Fixing drainage problems in the San Francisco Bay Area — 4 Common Problems and how to fix them
The San Francisco Bay Area is in shock. Many of us are racing against time to secure our properties temporarily before the next monster storm hits. Downed trees, flooding, building damage, and the loss of homes and human life.
In response to requests to solve drainage problems, I’ve noticed what these issues have in common. I reworked a post from over five years ago with 4 examples of common drainage problems that we hear about. Fixing many of them can be done even in between rainstorms.
Problem 1: Hardscape with standing water
This includes patios, pavers, driveways, parking lots, and steps. If your hardscape has had standing water for some time, it could be due to these issues:
If you notice uneven areas, it could be that your landscape wasn’t properly graded.
It could be directing water to your building’s foundation.
Blocked or improperly installed drains
Leaves, roots, and debris can cause drain pipes to back up. Over time it will accumulate and cause flooding on your property. Flooding could also result from an improperly installed drain or one installed in the wrong place.
Your building’s foundation is at risk, a drainage problem is not resolved.
It can also damage your hardscape.
Re-grading is one solution. It’s the process of leveling the land to redirect water.
A plumber can clear clogged drain pipes using a drain snake. They should be maintained regularly, and you can do it by inspecting and regularly opening the grate to remove leaves, twigs, and debris by hand. There are also catch basin filters sold as an additional option you can install to keep debris out of the drain pipe. Debris will still need to be removed from that.
Retaining wall. This is an option if you have a slope and are at risk of erosion.
Problem 2: Flooding in turf
It can be improper grading.
Or, more likely, it’s compacted soil.
Previous drought conditions are a big factor.
Soil pores that normally absorb moisture and nutrients shrink due to a drought. Its surface feels rock-solid. Because it can’t absorb moisture, the water will instead run off. Along with it, a host of pollutants.
See a compacted soil example below.
To allow water to penetrate, the soil texture should be crumbly. Clay soil, as in the Bay Area, tends toward compaction.
Losing plant material. Water will pool on top, and your lawn will be a soggy mess. The roots will rot. Its foul odor and gray, red, and orange spots and insects are signs of rotted roots.
Re-grading can help.
Aeration is a great solution. It perforates the soil by opening its pores, allowing nutrients and moisture in.
Dry creek beds are also a good solution. See the example below.
Problem 3: Planter beds and all planted areas
Any planted area, including planter beds, should be designed to allow water to flow toward the lowest areas. It may not have been sloped correctly if you see water pooling in the landscape or bed after a rainstorm.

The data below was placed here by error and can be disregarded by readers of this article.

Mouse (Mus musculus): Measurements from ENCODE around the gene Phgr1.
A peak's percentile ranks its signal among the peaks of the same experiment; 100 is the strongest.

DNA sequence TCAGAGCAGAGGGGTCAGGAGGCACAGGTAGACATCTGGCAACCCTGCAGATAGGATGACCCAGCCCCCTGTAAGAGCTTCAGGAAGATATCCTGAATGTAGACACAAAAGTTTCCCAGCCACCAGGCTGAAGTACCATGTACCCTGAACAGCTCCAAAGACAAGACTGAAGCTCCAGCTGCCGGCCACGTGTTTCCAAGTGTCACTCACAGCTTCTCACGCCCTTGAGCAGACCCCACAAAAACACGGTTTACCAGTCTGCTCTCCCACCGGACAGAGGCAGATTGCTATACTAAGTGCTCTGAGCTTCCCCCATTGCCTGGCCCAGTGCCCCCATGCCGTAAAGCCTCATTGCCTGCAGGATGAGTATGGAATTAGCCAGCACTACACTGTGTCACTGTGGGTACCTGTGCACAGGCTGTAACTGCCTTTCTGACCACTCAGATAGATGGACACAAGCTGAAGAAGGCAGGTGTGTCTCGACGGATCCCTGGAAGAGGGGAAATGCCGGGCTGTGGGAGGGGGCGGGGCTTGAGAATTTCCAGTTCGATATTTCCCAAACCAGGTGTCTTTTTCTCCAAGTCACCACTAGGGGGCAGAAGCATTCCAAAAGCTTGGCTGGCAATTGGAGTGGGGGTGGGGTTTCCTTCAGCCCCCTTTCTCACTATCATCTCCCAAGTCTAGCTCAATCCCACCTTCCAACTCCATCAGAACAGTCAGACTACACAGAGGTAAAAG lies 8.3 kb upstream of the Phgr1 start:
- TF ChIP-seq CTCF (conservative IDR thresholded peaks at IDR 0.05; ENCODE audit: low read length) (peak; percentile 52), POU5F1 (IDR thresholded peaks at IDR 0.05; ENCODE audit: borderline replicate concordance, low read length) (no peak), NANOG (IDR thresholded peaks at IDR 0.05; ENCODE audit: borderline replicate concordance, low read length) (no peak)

Soil is considered saturated when its ability to absorb moisture is tapped out. Plant root damage will occur if the soil is saturated for a prolonged period.
See the example below.
The solutions listed here can apply to any planted area. Flat, sloped, or planter bed. First, know where the water is pooling from.
To improve drainage in a planter bed, elevating it could make a difference.
Heavy clay soil could be a reason for standing water in any planted area (in the SF Bay Area). Adding organic amendments like loamy topsoil, compost, worm castings, and/or bark mulch could help loosen the soil and facilitate drainage.
Grading can help correct a slope problem by re-directing water to the lowest part of the bed or landscape into a drainage ditch or catch basin.
Problem 4: Downspouts and gutters
A common problem. Our people check them first on any site visit for a drainage concern. If they aren’t properly installed, and the gutters overflow, the runoff from a storm will pool at the building’s foundation.
Your structure’s foundation and plant material could be at risk.
Hire a professional to re-direct the downspouts so water goes away from the building and gets evenly dispersed throughout
Types of drainage solutions to consider
- French drains
- Catch basin or storm drain
- Channel drain
Before re-writing this post, I talked with our in-house Landscape Architect about the topic. Drainage is his wheelhouse, and he is animated about all facets of it.
I was surprised when he commented that many contractors don’t want anything to do with this work.
He has advice for anyone with drainage problems.
“Call us right away while the weather is happening.” It’s the best way for us to assess the problem. “Take a picture,” he added.
A photo is a vital record for you and good for us to see first-hand.